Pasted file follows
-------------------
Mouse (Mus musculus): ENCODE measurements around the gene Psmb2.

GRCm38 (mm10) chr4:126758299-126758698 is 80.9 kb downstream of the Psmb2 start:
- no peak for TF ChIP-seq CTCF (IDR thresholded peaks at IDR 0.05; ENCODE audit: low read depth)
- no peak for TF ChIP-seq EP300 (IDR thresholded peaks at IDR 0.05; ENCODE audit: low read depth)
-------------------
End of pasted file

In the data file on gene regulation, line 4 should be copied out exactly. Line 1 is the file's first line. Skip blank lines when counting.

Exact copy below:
- no peak for TF ChIP-seq EP300 (IDR thresholded peaks at IDR 0.05; ENCODE audit: low read depth)